Senator Amodei briefs city supervisors on state legislative goals
December 21, 2006
Cooperative projects where “ongoing attention to detail” is apparent are expected to have better chances to be funded during the 2007 session of the Nevada Legislature, said Sen. Mark Amodei, who represents the Capitol District.
Funding from the state for a variety of local needs is expected to be sharply limited because of declining revenues.
“The buzzword is regionalism,” Amodei said.
This allows for optimism about the joint-use recreation center obtaining state funds, said City Manager Linda Ritter.
The center, proposed for land at Western Nevada Community College, requires funding from the state to make up the college’s $8 million to $10 million portion for construction and would be operated by both parties. Current state-funding priorities are focused more on prisons and other college-system projects than on WNCC.
State-funding sources for cities and counties expected to be in the works for the 2007 session were highlighted among an array of topics brought before the Carson City supervisors on Thursday. The session begins Feb. 5.
Recommended Stories For You
Amodei suggested that cities consider trying for “one-shot” funds for capital needs. Finding ways to fund these expenses are a continuing priority for the city, said Ritter.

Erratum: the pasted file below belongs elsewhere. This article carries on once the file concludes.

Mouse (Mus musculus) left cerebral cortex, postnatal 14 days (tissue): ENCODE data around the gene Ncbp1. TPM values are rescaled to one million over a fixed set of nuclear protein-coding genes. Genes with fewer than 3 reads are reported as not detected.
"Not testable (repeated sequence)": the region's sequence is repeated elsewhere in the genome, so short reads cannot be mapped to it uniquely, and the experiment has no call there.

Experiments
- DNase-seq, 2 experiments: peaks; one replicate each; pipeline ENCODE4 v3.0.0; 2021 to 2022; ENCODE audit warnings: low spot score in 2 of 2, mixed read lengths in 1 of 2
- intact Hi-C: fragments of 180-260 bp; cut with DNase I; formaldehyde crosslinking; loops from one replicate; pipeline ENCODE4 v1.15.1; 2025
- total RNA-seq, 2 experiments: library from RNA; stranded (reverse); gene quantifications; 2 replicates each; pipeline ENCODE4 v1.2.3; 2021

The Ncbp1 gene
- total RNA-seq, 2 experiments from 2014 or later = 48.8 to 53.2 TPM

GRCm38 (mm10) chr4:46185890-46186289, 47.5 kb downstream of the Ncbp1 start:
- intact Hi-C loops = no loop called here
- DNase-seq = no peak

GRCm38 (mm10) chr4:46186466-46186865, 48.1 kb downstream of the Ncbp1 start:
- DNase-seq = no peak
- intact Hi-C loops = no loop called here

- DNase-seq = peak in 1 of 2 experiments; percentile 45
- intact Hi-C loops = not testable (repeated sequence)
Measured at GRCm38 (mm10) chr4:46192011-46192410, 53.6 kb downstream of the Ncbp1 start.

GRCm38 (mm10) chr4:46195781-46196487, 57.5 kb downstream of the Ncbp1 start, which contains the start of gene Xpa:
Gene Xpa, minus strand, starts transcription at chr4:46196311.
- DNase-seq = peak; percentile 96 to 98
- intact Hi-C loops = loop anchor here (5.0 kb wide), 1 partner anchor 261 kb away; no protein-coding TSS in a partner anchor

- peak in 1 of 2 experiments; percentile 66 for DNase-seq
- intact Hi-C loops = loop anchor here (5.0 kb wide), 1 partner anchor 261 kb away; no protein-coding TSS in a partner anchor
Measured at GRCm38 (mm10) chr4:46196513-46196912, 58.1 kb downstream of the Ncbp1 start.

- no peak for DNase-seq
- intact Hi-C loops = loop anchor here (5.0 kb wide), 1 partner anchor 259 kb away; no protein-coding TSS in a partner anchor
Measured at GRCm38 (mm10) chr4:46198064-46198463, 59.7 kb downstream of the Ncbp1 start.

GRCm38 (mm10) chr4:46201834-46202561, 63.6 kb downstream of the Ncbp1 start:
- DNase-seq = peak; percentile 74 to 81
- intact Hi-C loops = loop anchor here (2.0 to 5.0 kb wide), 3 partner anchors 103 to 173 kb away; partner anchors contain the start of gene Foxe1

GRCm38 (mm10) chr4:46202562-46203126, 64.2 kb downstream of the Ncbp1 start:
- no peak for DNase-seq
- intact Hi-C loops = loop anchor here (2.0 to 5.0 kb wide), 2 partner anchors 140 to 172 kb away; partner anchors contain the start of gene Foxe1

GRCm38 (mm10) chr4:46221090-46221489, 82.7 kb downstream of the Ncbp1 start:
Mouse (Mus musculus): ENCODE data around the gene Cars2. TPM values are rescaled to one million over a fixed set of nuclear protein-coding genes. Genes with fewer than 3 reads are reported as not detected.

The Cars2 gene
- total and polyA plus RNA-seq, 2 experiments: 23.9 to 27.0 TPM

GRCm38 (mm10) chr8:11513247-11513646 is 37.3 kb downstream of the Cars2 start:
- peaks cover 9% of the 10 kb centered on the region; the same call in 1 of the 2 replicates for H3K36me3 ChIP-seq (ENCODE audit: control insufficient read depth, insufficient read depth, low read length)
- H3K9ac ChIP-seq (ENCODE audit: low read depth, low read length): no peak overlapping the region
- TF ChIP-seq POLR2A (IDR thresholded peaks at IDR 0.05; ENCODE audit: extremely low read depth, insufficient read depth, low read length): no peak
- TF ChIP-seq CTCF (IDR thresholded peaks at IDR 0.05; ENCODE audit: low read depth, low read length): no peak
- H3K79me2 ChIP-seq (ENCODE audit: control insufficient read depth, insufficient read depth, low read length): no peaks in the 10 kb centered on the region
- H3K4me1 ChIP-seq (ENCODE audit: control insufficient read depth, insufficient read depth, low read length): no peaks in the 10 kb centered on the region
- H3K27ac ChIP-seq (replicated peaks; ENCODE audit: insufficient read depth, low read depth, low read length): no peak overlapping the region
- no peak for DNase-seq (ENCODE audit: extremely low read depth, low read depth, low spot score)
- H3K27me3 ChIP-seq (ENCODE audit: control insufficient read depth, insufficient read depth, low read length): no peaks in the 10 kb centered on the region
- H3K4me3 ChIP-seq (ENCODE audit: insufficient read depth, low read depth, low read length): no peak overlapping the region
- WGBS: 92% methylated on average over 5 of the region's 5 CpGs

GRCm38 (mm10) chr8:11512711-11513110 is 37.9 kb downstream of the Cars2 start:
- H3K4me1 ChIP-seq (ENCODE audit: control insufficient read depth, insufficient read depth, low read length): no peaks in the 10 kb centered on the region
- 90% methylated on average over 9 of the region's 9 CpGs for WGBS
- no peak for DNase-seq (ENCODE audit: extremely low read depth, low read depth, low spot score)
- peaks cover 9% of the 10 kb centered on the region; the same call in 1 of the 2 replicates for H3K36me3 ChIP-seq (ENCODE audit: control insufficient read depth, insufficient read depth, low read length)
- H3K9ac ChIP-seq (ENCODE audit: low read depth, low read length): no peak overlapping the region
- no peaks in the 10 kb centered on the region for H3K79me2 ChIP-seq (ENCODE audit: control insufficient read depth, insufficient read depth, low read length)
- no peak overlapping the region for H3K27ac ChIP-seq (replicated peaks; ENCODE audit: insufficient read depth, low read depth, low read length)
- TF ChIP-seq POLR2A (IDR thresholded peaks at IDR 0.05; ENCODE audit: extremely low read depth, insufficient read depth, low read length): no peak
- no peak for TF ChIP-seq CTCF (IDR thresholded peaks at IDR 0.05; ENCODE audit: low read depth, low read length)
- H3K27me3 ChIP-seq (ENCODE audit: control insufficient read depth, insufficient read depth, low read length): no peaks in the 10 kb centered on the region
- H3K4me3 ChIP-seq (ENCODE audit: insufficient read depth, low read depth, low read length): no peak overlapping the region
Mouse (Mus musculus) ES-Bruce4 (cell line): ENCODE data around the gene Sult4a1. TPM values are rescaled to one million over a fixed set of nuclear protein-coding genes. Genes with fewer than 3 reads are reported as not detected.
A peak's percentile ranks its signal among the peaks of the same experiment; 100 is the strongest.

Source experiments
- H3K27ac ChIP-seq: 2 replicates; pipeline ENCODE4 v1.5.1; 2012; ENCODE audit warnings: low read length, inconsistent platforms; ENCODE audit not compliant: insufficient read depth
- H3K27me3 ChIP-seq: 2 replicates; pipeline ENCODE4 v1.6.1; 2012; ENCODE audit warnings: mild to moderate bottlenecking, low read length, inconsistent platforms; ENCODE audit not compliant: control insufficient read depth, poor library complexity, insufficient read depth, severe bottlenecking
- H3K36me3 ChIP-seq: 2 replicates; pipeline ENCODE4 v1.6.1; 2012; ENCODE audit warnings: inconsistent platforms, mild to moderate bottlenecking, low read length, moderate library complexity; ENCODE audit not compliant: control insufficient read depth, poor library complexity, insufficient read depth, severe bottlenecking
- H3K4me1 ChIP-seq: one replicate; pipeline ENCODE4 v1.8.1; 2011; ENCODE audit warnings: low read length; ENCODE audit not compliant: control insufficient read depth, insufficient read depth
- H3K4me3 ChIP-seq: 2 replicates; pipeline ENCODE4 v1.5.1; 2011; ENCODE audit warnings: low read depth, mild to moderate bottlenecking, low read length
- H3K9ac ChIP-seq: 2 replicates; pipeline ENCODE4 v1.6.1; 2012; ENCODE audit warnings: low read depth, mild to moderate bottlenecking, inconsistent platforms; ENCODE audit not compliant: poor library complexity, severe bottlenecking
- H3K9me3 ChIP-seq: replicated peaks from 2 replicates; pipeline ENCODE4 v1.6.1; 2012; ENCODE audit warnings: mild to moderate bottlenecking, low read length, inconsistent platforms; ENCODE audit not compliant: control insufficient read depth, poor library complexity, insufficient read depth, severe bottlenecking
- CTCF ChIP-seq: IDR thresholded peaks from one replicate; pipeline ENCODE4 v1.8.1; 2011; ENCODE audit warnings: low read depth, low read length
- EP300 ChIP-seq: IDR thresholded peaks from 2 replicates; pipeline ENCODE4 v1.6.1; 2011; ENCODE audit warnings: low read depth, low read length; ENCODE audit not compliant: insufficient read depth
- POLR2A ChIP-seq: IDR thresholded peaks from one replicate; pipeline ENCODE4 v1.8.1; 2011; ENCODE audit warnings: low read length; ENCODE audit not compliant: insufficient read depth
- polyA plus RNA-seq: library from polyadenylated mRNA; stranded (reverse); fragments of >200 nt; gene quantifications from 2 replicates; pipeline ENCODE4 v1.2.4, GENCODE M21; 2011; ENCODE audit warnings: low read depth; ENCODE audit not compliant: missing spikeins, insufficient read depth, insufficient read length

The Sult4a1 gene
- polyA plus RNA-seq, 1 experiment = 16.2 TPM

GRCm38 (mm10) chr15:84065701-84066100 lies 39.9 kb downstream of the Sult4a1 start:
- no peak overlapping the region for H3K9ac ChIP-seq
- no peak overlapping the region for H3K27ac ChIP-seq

Mayor Marv Teixeira told Ritter that capital-projects funding needed prioritizing, and that it’s important the city put money aside so these expenses can be covered even when revenues are short.
Teixeira said while one-shot funds “offer some opportunities,” one of his funding concerns related to the upcoming session is unfunded mandates.
Amodei said other topics of local interest that could come up include strengthening methamphetamine-related prosecutions and user treatment, reviewing the functions and challenges facing members of the Tahoe Regional Planning Agency, and allowing toll roads and traffic-control cameras.
Ritter said the supervisors will establish their list of city operating goals and legislative priorities during the new year.
• Contact reporter Terri Harber at tharber @nevadaappeal.com or 882-2111, ext. 215.
In other business, supervisors:
• Approved the application for Mills Landing, a planned-unit, mixed-use development to be built near Mills Park, and the open-space subdivision map for the Summerhawk housing development near Curry and Rhodes streets. They denied the request for higher-density residential zoning on two parcels in the 1400 block of Koontz Lane.
• Accepted the new cable franchise agreement with Charter Communications that provides money for public-access cable television operations – $200,000 and $40,000 in infrastructure improvements.
• Gave City Manager Linda Ritter a favorable job-performance review. No raise or bonus was linked to this review; she makes $120,000 a year.
• Accepted a report about obtaining control of federal land in the 5900 block of Highway 50 East being used erroneously by Capital City Loan. Acquisition of the land by the city – used by business owner and former Bill Burnaugh as if it were his own and not in accord with federal stipulations – is expected to take about six months.
• Named two people to fill vacancies on the Regional Transportation Commission. Current member Larry Hastings will serve two more years. Russ Carpenter was appointed to his first two-year term.